Morgan Library and Museum

Morgan Library and Museum

After leaving the library I quickly walked to the Morgan Library & Museum to sneak in a visit before they closed. Both the New York Public Library and the Morgan Library & Museum were on my itinerary for another day so I was getting ahead of schedule. The admission to the Morgan Library & Museum had increased to $22.00. They seemed to be setting up for visiting dignitaries.  I saw metal detectors being set up and when I left there was a lot of security gathered around the entrance which made me nervous. I saw the Morgan office and library and took some great photos. I even saw a page from a William Blake illustrated book, America: A Prophecy. There were a few interesting exhibits on opera; Drawing the Curtain: Maurice Sendak’s Designs for Opera and Ballet and Verdi: Creating Otello and Falstaff—Highlights from the Ricordi Archive. I saw both a First Folio and Second Folio of Shakespeare’s plays bound in leather as part of the Verdi exhibit and that really made my visit worthwhile because I’ve recently read a book about the textual differences in the Shakespeare folios. The museum guard asked me if I understood the writing and then realized that the books were in English. I’m not sure what that was all about. At the gift shop I bought Verdi’s Shakespeare: Men of the Theater by Garry Wills. I am not familiar with any operas based on Shakespeare’s plays so I was curious to know more. Part of the reason to travel and visit museums is to be exposed to new art but to be honest I rarely follow up on what I’ve seen.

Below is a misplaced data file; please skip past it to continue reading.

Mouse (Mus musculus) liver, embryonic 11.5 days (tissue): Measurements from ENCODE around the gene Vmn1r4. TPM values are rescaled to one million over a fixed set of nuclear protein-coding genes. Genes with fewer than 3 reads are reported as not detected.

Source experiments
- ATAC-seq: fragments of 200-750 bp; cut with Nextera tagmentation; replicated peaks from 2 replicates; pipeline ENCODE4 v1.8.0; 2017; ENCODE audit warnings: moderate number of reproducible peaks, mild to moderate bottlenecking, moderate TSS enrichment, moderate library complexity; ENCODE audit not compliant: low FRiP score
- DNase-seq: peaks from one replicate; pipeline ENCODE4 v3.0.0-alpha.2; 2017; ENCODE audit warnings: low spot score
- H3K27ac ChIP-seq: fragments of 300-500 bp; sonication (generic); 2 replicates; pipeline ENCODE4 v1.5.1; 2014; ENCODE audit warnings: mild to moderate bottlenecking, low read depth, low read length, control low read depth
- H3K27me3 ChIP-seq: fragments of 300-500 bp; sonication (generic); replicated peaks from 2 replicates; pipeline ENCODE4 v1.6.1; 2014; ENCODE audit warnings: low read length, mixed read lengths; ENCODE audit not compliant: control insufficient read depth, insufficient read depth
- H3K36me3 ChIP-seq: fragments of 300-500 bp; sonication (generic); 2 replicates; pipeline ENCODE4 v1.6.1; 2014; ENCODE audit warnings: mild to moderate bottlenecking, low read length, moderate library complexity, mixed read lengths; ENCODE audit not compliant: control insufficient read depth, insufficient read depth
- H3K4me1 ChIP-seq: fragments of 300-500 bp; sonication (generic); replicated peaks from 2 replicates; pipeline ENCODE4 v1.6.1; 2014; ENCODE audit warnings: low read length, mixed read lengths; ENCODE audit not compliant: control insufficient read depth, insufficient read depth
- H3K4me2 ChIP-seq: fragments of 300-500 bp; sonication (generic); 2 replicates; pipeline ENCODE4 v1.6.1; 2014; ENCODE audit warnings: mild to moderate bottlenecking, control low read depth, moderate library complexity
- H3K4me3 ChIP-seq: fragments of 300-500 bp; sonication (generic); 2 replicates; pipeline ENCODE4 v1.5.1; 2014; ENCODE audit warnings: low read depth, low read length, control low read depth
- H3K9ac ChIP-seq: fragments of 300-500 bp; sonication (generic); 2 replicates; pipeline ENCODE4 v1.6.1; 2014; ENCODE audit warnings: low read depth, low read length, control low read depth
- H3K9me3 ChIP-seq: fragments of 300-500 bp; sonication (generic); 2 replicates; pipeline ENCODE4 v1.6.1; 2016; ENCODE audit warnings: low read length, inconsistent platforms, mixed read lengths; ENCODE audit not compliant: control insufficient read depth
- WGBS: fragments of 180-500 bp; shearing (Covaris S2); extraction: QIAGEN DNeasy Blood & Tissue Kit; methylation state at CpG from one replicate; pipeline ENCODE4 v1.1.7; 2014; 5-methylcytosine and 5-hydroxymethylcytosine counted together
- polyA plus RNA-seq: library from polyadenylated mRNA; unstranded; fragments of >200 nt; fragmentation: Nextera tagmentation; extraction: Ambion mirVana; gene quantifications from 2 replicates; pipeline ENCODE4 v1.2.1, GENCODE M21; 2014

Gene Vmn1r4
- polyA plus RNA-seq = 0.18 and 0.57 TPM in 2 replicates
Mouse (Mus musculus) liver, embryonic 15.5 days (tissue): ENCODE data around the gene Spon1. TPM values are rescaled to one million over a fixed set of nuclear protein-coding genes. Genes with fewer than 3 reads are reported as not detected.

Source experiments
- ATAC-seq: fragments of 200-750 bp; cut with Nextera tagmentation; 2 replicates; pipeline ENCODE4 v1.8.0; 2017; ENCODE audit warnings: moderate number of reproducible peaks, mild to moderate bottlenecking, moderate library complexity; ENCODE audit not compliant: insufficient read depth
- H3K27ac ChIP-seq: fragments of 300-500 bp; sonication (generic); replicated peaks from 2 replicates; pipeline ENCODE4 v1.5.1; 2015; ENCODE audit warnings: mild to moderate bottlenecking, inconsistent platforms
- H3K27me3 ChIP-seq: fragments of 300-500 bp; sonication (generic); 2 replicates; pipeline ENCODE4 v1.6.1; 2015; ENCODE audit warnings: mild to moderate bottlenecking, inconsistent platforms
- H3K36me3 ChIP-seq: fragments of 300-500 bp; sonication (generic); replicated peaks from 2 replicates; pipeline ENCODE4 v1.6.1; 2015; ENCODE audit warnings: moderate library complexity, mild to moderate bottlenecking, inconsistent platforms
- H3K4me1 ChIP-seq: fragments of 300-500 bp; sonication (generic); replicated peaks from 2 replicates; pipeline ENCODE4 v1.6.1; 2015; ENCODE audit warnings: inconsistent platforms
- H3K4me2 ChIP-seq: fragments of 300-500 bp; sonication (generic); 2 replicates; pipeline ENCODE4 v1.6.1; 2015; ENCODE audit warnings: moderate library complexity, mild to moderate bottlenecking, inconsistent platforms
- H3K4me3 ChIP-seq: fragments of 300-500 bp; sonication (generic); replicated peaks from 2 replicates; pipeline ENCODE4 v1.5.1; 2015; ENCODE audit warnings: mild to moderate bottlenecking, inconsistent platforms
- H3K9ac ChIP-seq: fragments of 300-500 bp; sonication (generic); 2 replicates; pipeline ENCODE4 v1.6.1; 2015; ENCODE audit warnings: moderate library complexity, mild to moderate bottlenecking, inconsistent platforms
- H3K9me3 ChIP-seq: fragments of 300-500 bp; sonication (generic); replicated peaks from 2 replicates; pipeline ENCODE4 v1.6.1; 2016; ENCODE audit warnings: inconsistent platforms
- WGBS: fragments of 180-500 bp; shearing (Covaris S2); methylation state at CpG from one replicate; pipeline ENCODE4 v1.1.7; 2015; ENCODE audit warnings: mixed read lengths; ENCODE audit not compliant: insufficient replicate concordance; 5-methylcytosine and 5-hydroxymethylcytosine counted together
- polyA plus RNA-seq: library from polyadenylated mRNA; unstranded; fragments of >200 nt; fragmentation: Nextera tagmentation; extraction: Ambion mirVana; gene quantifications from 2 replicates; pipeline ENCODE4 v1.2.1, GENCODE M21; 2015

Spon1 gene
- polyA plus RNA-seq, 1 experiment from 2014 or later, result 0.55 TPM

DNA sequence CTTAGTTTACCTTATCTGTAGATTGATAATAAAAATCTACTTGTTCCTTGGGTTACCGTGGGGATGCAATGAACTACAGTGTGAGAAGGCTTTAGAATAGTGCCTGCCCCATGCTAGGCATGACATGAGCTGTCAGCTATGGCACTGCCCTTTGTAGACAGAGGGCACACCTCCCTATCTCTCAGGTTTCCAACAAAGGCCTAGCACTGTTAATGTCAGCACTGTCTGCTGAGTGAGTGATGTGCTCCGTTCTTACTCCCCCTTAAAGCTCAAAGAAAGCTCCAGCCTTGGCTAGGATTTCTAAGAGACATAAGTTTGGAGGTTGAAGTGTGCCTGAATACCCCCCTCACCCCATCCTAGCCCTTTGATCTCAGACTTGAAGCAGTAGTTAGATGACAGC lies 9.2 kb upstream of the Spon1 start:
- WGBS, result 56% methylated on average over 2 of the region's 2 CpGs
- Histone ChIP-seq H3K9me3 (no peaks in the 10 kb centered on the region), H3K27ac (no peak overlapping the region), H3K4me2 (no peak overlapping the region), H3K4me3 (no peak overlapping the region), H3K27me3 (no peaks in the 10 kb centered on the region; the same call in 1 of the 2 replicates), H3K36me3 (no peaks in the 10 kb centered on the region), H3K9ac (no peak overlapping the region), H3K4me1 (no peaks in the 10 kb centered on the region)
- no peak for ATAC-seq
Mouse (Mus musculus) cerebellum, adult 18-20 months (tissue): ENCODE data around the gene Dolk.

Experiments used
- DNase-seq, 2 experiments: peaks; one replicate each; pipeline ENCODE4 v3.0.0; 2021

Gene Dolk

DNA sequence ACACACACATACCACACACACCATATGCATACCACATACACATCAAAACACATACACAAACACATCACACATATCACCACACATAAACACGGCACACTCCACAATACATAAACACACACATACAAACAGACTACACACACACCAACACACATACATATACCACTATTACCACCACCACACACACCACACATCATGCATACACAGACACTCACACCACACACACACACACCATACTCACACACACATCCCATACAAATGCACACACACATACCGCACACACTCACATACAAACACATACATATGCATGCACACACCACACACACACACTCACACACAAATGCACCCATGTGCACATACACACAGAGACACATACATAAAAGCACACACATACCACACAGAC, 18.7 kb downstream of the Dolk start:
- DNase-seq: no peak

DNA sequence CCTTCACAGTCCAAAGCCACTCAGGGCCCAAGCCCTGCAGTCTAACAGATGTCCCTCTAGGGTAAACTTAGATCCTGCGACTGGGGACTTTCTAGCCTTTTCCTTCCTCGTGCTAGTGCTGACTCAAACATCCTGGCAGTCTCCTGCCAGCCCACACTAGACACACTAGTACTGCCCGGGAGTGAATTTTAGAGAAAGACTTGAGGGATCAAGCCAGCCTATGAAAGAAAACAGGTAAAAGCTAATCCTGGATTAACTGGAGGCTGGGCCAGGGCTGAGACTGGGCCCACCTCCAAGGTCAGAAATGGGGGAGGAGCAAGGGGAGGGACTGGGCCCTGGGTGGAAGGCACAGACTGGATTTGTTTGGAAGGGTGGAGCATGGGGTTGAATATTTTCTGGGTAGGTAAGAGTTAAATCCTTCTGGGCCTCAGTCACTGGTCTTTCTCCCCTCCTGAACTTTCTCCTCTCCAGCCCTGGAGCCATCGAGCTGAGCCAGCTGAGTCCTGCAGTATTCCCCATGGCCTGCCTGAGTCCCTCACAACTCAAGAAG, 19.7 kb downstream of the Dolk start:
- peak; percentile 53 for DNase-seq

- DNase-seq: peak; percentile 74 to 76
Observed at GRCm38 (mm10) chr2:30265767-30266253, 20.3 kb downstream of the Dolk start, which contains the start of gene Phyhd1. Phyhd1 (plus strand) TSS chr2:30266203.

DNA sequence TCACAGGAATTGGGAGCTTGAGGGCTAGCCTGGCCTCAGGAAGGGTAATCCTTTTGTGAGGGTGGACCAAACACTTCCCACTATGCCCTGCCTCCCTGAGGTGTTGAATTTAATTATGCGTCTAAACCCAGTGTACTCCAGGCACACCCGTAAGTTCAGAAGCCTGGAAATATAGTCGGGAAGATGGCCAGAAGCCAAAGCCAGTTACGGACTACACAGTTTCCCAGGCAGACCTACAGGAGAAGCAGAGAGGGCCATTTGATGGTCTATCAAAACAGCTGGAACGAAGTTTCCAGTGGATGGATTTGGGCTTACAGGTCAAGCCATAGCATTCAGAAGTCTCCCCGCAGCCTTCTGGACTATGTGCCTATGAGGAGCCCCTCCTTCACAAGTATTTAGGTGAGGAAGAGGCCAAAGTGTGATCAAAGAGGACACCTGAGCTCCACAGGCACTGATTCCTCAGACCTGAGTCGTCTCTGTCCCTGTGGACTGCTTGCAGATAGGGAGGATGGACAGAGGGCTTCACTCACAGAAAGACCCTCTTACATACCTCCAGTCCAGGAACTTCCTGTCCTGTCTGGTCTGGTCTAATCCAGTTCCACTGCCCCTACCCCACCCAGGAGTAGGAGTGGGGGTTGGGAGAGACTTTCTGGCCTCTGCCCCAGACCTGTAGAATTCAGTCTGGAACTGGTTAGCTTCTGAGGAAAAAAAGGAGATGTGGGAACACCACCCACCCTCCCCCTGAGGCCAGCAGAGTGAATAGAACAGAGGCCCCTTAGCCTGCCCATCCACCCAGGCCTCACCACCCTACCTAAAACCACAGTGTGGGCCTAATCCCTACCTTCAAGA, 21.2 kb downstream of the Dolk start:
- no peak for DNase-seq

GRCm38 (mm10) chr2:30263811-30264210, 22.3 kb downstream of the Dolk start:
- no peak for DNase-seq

I went to the Hourglass Tavern at 6:00 p.m. This was a very cramped restaurant but I was given a table by myself down stairs. I had a prix-fixe dinner of pork chops with mashed potatoes. The meal began with a bowl of chicken soup and ended with tiramisu. I drank several glasses of water because I was thirsty. After this pre-theater meal I saw Linda Vista at the Helen Hayes Theater. This was one of the two straight plays I saw on this trip. Linda Vista was written by the playwright Tracy Letts so I expected it to be a great play. I did not have my ticket delivered to me so I had to go to the box office to get my will call ticket. A line did not form outside the theater because we were allowed to wait in the lobby, but it took me awhile to figure that out.

Linda Vista

Linda Vista

My seat was below the level of the stage so I was looking up at the performers. The play began with Ian Barford carrying in boxes to move into his new apartment. The stage set revolved to reveal a living room with a kitchen area, a bedroom, a camera repair store, a karoke bar, and a restaurant. There was nudity and simulated sex in this show, twice! This seems to be a new trend on Broadway. I don’t really mind it, but I think the audience should be forewarned about simulated sex scenes.  There was some mention of the nudity but the simulated sex was a surprise and I think it is meant to be kept a surprise.